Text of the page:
This Note presents a framework for conceptualizing the adaptation to computer-mediated tasks as a function of cognitive resources and demands in relation to established baseline performance. Information work is inherently cognitive since it involves generation, transformation, and transmission of symbolic stimuli. Introducing computers challenges extant response repertoires, but research suggests that white-collar employees cope well with this initial stress. The incremental, cumulative, and continuous changes to follow — termed press — can present greater difficulty. The framework suggests two avenues for facilitating adaptation: amplifying users' cognitive resources, and modulating task demands by shaping work technology around users' needs.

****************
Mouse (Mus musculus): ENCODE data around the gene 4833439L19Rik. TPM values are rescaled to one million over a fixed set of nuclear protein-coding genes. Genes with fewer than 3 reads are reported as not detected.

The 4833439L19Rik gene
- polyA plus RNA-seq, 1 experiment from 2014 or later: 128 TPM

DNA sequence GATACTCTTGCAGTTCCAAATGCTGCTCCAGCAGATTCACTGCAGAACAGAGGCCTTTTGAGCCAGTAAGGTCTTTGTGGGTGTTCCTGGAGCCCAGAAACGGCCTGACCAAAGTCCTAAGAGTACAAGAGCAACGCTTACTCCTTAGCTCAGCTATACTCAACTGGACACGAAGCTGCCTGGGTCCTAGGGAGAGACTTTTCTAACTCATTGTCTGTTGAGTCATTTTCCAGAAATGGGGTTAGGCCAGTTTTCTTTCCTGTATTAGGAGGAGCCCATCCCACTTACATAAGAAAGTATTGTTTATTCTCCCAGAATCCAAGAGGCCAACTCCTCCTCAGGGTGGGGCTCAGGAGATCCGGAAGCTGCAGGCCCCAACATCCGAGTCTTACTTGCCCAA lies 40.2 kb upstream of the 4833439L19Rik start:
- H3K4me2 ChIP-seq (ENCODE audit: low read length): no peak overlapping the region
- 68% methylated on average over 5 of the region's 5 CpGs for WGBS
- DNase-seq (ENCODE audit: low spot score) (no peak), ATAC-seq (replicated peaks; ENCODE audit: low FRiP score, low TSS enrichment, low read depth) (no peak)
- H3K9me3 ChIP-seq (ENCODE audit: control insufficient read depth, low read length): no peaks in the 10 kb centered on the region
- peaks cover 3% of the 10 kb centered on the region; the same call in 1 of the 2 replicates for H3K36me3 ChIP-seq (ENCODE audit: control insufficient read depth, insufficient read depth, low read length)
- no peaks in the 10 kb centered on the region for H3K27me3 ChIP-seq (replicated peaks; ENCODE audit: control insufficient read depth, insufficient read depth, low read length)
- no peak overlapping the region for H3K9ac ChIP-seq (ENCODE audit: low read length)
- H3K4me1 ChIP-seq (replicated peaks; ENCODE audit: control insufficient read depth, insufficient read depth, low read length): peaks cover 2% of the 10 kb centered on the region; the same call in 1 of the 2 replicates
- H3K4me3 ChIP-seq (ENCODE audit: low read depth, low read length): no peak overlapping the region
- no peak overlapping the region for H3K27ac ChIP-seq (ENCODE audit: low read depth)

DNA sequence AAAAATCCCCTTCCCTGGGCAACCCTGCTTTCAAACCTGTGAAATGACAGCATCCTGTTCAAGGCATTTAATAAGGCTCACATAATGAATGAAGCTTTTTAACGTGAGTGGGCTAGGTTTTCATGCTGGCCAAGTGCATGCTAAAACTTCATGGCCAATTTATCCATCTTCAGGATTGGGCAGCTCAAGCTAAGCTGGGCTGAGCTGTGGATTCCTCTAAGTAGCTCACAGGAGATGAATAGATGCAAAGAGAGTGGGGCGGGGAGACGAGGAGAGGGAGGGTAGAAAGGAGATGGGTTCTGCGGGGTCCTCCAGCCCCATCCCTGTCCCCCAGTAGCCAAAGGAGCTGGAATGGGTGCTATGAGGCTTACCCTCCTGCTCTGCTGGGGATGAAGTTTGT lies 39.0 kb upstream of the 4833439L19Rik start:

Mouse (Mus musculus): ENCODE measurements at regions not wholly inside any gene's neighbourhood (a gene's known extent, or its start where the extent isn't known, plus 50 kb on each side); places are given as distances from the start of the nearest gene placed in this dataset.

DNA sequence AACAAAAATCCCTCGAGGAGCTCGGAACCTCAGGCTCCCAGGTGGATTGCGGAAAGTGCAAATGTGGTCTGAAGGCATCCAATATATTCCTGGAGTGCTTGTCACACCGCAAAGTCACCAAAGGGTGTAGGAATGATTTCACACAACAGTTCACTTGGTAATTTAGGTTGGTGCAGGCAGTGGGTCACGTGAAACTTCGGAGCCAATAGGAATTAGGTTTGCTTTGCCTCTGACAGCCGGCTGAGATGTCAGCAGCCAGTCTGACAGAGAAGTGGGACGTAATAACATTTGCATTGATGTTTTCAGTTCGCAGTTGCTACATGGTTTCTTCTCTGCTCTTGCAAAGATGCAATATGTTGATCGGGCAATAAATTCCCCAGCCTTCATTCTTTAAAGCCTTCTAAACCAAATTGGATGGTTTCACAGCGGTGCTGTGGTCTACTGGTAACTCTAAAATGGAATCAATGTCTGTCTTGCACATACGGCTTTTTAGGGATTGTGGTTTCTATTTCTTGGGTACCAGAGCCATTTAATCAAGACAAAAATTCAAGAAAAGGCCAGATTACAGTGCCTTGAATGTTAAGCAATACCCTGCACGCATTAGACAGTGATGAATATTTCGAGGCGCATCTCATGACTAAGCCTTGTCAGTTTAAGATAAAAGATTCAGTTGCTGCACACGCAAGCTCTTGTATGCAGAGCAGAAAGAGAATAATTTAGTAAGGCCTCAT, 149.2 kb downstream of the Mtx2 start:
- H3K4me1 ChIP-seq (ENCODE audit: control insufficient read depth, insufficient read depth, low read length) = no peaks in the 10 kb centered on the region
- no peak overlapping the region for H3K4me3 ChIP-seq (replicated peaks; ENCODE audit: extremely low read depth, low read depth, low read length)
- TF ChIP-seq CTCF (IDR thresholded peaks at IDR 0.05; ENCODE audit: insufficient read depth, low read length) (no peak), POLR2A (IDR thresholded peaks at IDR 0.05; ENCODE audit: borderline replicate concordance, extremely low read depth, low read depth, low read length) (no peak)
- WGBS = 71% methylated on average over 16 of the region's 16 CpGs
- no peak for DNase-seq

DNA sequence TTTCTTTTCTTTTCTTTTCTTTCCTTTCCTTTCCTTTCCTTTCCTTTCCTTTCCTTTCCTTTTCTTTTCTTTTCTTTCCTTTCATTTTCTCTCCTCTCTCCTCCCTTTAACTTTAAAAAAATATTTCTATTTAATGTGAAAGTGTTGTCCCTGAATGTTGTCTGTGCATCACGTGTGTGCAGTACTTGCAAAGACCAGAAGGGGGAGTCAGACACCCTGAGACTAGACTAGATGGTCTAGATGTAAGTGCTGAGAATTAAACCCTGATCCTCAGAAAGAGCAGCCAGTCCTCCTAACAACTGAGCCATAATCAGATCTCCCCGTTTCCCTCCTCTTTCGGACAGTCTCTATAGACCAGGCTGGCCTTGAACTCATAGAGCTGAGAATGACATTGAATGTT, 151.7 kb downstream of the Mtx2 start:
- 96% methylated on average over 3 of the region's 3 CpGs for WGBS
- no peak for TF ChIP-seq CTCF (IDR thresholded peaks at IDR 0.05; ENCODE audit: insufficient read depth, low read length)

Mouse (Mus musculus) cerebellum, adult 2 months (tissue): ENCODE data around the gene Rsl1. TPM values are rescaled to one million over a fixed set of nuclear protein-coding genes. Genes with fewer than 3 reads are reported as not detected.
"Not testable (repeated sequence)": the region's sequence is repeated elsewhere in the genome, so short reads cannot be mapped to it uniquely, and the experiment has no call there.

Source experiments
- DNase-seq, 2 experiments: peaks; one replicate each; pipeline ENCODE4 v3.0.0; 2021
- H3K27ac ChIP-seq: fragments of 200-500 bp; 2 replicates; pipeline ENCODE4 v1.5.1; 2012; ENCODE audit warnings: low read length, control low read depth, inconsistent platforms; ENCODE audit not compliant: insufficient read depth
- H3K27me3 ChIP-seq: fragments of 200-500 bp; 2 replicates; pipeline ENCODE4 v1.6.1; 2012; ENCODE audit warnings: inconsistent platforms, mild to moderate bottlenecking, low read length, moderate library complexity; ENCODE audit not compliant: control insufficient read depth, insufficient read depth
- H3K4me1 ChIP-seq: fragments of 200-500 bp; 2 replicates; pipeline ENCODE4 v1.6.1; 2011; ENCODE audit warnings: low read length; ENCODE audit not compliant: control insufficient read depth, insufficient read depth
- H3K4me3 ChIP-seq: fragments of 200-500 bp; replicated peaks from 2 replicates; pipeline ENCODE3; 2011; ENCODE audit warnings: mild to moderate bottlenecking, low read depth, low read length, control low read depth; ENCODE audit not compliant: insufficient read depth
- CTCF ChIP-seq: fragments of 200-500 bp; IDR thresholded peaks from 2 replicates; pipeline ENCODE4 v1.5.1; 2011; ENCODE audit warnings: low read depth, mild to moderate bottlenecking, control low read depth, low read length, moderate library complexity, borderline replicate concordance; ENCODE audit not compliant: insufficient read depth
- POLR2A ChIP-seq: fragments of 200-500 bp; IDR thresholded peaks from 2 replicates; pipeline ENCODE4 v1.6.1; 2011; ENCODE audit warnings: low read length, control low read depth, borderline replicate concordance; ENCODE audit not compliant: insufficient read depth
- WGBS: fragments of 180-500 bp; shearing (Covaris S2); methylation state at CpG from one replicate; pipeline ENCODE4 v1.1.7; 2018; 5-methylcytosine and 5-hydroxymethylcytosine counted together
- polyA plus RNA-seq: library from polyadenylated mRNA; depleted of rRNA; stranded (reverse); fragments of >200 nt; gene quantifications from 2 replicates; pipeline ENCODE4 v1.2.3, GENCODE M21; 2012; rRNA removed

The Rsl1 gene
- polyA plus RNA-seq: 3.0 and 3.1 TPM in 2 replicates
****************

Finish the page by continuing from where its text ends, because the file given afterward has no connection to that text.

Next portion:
Bikson, Tora K., Cognitive Press in Computer-Mediated Work. Santa Monica, CA: RAND Corporation, 1987. https://www.rand.org/pubs/notes/N2679.html. Also available in print form.
Bikson, Tora K., Cognitive Press in Computer-Mediated Work, Santa Monica, Calif.: RAND Corporation, N-2679-NSF/IRIS, 1987. As of September 08, 2021: https://www.rand.org/pubs/notes/N2679.html